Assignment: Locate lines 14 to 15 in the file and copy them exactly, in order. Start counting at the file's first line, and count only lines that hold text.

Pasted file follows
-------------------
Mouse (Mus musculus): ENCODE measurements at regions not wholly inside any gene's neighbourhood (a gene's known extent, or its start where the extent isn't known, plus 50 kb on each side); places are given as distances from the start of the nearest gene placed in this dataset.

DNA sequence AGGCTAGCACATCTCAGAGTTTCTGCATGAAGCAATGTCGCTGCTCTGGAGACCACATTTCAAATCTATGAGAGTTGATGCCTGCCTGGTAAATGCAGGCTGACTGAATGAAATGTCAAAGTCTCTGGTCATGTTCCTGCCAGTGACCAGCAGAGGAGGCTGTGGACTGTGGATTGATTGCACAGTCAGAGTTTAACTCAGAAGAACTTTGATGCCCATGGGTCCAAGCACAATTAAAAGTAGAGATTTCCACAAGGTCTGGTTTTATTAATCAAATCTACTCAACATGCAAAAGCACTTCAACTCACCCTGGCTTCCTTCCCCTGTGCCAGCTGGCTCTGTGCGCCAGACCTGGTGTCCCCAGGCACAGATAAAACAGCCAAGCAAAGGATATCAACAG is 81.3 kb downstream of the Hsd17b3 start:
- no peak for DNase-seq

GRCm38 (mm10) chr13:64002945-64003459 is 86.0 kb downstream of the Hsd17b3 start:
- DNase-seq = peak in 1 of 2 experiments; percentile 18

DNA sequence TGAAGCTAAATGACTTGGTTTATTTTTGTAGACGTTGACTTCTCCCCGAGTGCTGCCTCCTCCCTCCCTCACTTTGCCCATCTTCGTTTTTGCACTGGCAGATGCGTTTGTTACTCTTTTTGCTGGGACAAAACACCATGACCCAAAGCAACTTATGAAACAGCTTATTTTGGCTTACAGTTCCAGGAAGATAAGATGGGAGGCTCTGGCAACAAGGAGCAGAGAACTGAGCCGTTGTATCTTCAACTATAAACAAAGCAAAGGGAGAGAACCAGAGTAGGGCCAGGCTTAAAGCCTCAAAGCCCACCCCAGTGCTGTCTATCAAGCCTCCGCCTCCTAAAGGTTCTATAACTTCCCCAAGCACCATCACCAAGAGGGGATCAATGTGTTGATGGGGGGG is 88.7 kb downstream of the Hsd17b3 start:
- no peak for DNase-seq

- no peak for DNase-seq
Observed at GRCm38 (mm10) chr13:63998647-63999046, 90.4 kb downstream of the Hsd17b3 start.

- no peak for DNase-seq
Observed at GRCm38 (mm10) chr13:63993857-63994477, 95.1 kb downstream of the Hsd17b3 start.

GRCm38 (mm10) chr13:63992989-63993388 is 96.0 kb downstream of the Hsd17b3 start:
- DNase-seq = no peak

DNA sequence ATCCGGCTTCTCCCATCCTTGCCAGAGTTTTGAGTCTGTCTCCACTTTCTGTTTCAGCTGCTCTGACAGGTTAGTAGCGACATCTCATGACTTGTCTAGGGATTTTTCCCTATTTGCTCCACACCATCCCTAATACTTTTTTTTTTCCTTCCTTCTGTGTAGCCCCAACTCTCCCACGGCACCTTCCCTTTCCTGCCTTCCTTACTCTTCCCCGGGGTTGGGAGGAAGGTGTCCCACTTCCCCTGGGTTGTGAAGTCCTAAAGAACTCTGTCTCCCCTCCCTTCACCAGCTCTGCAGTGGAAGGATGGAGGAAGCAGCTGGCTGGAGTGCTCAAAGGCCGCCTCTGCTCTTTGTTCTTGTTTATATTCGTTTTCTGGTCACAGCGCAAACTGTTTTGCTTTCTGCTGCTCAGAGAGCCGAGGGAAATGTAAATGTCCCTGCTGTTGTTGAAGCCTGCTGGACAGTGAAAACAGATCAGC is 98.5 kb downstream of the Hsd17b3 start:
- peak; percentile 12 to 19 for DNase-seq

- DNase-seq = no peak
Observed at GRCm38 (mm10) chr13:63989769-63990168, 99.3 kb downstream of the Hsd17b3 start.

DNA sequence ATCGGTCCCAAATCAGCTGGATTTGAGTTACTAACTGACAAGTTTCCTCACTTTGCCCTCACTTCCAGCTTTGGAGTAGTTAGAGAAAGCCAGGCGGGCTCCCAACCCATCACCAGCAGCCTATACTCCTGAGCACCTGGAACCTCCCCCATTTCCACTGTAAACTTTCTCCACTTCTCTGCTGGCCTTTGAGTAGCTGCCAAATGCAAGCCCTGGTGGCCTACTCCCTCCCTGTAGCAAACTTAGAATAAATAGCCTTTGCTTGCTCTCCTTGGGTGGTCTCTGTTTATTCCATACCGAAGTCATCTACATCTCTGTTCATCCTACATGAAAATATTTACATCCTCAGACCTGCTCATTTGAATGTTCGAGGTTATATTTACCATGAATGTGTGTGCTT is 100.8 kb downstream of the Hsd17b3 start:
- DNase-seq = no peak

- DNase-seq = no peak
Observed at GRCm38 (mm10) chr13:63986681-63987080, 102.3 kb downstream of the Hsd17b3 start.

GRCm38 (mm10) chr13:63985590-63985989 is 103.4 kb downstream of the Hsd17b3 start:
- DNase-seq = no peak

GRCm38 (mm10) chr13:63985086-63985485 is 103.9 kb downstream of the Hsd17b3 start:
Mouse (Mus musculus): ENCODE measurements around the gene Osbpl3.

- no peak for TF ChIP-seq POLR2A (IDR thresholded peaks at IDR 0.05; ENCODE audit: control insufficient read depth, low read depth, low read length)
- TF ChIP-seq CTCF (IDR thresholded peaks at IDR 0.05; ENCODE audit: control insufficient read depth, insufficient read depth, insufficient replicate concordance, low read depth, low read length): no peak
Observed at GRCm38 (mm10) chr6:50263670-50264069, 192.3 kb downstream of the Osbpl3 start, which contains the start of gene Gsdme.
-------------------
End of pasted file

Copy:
DNA sequence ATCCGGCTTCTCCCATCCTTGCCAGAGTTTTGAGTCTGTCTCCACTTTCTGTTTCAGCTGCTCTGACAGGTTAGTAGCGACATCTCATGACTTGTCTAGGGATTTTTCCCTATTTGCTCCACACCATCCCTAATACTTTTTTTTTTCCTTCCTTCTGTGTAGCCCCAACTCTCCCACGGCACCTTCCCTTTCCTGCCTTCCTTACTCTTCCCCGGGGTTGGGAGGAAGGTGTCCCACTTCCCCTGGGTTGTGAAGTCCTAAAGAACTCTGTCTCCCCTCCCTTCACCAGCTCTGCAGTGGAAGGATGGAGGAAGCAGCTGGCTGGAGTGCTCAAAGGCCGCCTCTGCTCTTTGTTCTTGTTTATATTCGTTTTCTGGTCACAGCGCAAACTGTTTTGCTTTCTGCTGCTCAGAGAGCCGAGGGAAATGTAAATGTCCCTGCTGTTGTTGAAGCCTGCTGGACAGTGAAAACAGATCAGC is 98.5 kb downstream of the Hsd17b3 start:
- peak; percentile 12 to 19 for DNase-seq